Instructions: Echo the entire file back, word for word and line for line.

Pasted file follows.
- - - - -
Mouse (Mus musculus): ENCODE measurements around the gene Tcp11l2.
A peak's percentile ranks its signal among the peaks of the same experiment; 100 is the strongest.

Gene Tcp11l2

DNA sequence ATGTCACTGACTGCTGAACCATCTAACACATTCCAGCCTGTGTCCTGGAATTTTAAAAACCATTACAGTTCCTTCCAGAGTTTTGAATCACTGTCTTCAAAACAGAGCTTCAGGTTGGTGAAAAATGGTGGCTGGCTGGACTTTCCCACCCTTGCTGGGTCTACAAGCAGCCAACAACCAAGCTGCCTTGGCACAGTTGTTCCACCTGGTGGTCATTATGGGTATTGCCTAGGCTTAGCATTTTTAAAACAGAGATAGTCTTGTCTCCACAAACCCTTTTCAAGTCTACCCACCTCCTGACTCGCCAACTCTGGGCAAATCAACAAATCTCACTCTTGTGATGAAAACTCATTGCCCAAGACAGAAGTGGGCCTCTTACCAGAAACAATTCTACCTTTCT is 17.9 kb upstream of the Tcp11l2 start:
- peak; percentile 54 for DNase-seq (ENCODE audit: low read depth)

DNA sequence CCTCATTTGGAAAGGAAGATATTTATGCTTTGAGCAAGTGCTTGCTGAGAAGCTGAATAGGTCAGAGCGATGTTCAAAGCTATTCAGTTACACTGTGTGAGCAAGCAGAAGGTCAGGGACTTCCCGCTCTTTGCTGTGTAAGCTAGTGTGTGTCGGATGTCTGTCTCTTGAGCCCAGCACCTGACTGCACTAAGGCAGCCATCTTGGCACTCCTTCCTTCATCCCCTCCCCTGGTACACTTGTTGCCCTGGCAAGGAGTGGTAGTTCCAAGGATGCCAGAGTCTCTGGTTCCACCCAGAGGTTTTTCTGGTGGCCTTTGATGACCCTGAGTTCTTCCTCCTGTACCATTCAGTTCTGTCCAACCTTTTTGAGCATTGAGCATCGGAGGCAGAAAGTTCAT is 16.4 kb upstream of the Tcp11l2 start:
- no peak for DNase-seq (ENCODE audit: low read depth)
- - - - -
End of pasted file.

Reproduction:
Mouse (Mus musculus): ENCODE measurements around the gene Tcp11l2.
A peak's percentile ranks its signal among the peaks of the same experiment; 100 is the strongest.

Gene Tcp11l2

DNA sequence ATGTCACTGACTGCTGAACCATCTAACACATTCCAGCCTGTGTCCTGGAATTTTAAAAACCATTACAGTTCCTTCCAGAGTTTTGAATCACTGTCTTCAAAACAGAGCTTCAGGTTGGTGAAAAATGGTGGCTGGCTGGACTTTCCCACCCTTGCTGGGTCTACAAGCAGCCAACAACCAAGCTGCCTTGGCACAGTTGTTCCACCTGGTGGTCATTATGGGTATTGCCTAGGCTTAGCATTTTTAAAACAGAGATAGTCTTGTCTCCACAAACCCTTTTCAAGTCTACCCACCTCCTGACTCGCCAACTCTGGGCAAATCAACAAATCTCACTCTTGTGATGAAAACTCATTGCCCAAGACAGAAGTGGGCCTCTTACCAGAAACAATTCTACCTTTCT is 17.9 kb upstream of the Tcp11l2 start:
- peak; percentile 54 for DNase-seq (ENCODE audit: low read depth)

DNA sequence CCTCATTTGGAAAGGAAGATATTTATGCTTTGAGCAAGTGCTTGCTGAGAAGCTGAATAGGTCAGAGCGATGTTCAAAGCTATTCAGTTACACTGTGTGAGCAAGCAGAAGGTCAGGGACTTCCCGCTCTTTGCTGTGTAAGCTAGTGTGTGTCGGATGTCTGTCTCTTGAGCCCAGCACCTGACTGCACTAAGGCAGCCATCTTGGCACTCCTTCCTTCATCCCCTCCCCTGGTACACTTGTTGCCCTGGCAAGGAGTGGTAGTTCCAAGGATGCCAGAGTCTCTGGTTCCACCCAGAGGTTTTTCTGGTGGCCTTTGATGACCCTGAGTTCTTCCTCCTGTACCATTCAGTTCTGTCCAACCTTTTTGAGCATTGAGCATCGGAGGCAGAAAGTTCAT is 16.4 kb upstream of the Tcp11l2 start:
- no peak for DNase-seq (ENCODE audit: low read depth)